Last year my artist friend Jenny Goto – invited me to an ATC group. Inititally, I had no idea what she was talking about. After reading some blogs/sites/wikipedia articles, I had a rough picture of what I was being invited to and apparently, the Artist Trading Card movement is a big thing! Here’s a simple explanation from Wikipedia:
Artist trading cards (or ATCs) are miniature works of art about the same size as modern trading cards baseball cards, or 2 1⁄2 by 3 1⁄2 inches (64 mm × 89 mm), small enough to fit inside standard card-collector pockets, sleeves or sheets. The ATC movement developed out of the mail art movement and has its origins in Switzerland. Cards are produced in various media, including dry media (pencils, pens, markers, etc.), wet media (watercolor, acrylic paints, etc.), paper media (in the form of collage, papercuts, found objects, etc.) or even metals or fiber. The cards are usually traded or exchanged. When sold, they are usually referred to as art card editions and originals (ACEOs).
I was immediately intimidated by the invitation. 1) I do not consider myself a true artist, and 2) my work is not anything I would ever show. The fact that I was being asked to be a part of a group that had studied art and/or was producing great pieces currently was extremely scary for me. I was definitely going to be out of my league. But, something pushed me to be a part of it so that I could grow (something = my wife).
Each artist comes up with a number of pieces on paper/canvas/whatever that is the size of a baseball card. The number of pieces depends on the number of participants (if there are 8 participants including you, then you produce 7 for all the other artists). You can either create different pieces or produce a number of the same pieces. We then place those in an envelope and bring them to the ATC trade. When you trade you normally don’t know what you’re getting. Each piece is not supposed to take long to create. The goal is to make a number of quick, cool, original pieces for everyone else.
For our first gathering, I decided to do a series of pieces based on civilization and water. After a recent trip to Portland (and seeing the Williamette River), I had been thinking about humanity’s need for H2O, and started thinking about large cities around the world that were built near bodies of water. I researched satellite images of cities around water (either a river, lake, or coast), and found some great images to work with. I printed out the images, and then used some ink nib pens and watercolors to recreate a version of the satellite images on cardstock. From there, I used yellow & gold ink, dropped from about 2-3 ft above each piece to represent cities/people and their growth around these bodies of water. As the yellow splattered on the cards, it (sort of) looked like the city expansion in that particular area.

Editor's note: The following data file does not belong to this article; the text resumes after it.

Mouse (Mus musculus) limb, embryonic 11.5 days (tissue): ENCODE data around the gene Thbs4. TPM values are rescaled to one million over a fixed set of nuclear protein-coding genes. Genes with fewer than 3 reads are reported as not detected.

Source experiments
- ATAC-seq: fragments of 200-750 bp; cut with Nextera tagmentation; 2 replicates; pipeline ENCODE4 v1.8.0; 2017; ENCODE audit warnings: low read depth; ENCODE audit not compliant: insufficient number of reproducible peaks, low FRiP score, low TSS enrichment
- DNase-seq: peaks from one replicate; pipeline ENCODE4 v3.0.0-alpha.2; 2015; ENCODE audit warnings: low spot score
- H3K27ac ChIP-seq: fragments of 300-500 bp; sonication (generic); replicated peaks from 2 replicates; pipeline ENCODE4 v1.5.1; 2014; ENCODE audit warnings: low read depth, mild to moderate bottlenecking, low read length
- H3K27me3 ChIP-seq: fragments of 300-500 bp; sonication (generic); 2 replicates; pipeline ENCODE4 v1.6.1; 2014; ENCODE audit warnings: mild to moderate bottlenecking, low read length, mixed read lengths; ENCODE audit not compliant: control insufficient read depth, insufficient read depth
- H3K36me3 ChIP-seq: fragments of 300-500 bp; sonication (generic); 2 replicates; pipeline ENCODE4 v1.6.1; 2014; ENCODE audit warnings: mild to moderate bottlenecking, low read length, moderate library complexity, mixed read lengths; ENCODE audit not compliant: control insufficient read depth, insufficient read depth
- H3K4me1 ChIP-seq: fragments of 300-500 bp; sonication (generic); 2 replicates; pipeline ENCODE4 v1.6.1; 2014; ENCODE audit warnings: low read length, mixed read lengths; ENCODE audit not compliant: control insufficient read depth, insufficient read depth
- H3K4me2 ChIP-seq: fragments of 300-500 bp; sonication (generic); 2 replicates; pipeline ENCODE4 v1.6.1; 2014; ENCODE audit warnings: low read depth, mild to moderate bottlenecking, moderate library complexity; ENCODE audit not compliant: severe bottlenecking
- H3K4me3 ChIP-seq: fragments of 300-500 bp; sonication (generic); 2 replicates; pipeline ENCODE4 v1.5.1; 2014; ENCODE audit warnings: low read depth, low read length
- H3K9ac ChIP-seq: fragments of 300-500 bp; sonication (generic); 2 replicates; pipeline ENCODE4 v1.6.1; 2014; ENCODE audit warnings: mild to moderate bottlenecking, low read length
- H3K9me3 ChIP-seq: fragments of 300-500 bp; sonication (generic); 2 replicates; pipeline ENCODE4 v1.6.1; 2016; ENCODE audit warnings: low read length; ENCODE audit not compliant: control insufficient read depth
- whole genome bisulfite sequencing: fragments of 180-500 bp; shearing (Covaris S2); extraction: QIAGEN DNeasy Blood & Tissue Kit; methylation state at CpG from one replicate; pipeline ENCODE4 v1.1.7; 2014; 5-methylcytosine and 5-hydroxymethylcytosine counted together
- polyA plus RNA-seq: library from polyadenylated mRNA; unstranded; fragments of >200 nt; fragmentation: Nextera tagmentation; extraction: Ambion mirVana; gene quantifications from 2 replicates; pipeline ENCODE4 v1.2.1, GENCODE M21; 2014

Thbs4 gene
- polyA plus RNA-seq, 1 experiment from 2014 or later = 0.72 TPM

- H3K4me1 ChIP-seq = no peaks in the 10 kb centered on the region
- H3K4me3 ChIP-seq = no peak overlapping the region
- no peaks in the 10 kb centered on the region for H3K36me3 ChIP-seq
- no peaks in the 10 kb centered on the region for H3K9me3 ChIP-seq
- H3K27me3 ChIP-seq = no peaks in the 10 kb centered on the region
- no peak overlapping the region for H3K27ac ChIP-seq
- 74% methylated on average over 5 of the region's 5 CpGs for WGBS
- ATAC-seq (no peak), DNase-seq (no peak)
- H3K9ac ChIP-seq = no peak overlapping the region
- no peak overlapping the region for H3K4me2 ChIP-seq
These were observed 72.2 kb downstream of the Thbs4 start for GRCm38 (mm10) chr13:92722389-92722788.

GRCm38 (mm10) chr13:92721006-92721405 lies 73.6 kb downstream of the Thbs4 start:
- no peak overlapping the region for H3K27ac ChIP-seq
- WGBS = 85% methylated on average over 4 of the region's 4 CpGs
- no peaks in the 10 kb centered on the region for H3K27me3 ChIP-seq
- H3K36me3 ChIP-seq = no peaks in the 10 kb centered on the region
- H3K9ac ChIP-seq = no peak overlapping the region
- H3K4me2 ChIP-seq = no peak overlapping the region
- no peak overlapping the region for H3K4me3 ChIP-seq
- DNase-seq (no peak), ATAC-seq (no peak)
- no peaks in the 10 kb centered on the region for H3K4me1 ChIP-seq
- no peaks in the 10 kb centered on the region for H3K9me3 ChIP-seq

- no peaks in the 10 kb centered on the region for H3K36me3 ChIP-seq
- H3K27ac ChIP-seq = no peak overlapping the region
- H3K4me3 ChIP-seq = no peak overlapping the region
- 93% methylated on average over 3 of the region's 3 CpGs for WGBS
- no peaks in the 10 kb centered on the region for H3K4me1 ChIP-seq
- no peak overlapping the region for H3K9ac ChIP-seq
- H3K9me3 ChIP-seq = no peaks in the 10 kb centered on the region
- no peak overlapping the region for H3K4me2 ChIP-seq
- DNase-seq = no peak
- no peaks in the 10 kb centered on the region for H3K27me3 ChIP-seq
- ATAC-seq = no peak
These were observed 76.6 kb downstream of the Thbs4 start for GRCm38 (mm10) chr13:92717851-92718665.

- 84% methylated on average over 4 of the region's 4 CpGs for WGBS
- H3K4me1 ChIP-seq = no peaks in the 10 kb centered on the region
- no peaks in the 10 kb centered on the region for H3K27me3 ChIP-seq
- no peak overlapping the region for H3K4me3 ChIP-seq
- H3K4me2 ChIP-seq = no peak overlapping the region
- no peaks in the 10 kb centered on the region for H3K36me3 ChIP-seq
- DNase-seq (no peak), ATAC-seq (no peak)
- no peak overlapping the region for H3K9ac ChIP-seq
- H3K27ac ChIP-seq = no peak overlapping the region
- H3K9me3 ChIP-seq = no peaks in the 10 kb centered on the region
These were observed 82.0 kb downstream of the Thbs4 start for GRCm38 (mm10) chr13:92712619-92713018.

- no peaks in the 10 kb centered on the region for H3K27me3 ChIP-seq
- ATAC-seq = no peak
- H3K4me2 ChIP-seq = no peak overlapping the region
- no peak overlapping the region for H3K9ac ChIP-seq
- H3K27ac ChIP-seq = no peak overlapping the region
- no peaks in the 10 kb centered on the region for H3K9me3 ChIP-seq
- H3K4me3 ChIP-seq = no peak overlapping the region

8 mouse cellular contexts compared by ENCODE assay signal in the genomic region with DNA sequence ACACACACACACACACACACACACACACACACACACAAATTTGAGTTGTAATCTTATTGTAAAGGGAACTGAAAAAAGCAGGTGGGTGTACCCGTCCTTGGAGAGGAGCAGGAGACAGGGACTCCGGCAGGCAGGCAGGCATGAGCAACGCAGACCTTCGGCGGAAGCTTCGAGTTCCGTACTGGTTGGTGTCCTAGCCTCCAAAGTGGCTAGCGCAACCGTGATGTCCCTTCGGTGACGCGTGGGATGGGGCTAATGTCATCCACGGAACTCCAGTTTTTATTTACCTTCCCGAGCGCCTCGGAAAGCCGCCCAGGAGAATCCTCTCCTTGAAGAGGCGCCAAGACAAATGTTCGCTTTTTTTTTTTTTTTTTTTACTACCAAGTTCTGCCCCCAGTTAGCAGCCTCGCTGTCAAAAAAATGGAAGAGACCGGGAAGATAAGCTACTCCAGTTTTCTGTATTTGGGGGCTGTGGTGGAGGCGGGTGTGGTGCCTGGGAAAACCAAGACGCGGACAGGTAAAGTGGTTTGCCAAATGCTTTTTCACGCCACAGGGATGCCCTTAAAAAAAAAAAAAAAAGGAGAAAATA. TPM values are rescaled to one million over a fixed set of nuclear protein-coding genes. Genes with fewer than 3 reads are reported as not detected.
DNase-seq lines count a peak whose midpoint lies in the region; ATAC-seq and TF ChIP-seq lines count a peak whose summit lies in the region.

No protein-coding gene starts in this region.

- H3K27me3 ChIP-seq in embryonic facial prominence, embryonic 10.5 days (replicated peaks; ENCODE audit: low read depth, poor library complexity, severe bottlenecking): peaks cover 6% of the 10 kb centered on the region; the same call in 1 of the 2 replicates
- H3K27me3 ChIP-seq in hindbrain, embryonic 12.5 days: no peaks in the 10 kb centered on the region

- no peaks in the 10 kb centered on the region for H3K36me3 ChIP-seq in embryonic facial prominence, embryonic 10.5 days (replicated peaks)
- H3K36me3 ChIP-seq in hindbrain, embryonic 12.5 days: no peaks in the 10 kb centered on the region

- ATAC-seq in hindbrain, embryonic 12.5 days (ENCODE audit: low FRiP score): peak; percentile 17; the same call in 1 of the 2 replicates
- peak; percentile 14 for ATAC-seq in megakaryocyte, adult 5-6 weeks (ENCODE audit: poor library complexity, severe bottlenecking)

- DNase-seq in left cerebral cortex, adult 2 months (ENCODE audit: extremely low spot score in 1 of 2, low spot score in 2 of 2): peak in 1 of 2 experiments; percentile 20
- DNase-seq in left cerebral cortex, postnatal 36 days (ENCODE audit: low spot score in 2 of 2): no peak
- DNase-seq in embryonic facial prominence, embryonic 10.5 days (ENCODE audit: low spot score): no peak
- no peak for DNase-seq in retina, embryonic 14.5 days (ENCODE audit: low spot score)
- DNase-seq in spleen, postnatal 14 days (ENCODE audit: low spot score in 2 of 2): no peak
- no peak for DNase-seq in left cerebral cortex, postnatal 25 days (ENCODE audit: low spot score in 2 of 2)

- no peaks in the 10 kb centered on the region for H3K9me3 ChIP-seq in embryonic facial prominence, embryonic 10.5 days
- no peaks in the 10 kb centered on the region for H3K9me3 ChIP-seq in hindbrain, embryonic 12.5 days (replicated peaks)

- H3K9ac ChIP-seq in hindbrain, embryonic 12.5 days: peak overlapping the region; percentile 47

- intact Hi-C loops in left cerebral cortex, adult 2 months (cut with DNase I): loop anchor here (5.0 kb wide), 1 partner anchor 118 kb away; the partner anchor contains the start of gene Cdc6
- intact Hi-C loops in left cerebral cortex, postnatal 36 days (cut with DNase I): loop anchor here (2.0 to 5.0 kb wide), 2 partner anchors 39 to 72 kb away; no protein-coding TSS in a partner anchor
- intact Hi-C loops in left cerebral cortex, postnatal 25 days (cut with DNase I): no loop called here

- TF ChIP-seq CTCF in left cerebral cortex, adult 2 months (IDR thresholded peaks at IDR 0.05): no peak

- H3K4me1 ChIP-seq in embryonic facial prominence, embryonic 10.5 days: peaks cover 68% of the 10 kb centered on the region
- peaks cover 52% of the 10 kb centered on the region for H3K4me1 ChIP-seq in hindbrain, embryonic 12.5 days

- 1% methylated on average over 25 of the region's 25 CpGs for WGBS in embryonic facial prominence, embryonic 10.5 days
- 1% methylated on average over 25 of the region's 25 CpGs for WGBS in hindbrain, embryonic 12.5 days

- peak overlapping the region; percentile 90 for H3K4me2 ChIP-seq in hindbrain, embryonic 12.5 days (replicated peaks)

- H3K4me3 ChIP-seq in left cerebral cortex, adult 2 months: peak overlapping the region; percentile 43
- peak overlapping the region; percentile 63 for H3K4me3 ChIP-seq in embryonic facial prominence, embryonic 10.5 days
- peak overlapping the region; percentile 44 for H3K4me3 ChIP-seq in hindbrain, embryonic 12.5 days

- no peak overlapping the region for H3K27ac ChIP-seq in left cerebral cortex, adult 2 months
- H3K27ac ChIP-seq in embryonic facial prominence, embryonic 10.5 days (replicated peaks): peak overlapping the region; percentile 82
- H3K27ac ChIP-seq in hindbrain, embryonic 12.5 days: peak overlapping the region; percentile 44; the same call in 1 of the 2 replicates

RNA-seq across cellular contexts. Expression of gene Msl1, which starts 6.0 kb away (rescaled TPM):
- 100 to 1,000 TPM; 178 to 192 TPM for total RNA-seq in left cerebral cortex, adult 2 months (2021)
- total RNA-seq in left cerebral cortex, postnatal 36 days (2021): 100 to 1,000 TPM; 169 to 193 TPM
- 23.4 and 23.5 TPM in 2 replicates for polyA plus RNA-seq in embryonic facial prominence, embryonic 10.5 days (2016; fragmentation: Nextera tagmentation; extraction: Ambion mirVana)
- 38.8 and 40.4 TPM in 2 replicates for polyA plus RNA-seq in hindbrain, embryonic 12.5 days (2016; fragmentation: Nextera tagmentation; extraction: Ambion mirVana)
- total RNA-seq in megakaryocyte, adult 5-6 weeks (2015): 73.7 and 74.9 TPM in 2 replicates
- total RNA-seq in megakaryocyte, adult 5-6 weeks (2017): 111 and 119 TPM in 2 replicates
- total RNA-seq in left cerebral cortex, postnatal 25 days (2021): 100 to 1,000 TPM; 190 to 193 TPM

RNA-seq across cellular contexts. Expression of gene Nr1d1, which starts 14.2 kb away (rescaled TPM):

We met at one of the artist’s houses in North Hollywood. It was a warm, welcoming place with tons of amazing snack foods and some great drinks. We all chatted – getting to know each other and talking about our jobs and experience in the art world. Many of the artists integrate their work with their faith, which made it especially interesting for me.
For the main event, we went around and shared the theme and medium of our work. We then went around the table choosing a piece from each artist to trade/take home. The pieces were all amazingly beautiful and original! I received different collage pieces, a print, a sewn piece, and even a plant-able piece on seed paper!
Although I am still intimidated by the talent possessed in our group, I am glad I joined. The group consists of a number of amazing artists – all very different, and very special. We have people who work with collage, printmaking, painting, etc. They are all very encouraging and a joy to be around! They definitely inspire me.
Here are some of my pieces from that first ATC series…
Stay tuned for my next ATC post!